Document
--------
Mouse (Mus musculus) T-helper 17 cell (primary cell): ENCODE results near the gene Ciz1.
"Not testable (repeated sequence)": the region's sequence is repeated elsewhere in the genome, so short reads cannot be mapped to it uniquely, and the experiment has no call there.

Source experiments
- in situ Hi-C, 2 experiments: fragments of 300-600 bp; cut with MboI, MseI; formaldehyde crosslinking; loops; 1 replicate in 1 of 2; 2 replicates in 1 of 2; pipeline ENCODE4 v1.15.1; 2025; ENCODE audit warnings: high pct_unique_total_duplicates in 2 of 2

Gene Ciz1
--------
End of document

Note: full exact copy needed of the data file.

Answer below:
Mouse (Mus musculus) T-helper 17 cell (primary cell): ENCODE results near the gene Ciz1.
"Not testable (repeated sequence)": the region's sequence is repeated elsewhere in the genome, so short reads cannot be mapped to it uniquely, and the experiment has no call there.

Source experiments
- in situ Hi-C, 2 experiments: fragments of 300-600 bp; cut with MboI, MseI; formaldehyde crosslinking; loops; 1 replicate in 1 of 2; 2 replicates in 1 of 2; pipeline ENCODE4 v1.15.1; 2025; ENCODE audit warnings: high pct_unique_total_duplicates in 2 of 2

Gene Ciz1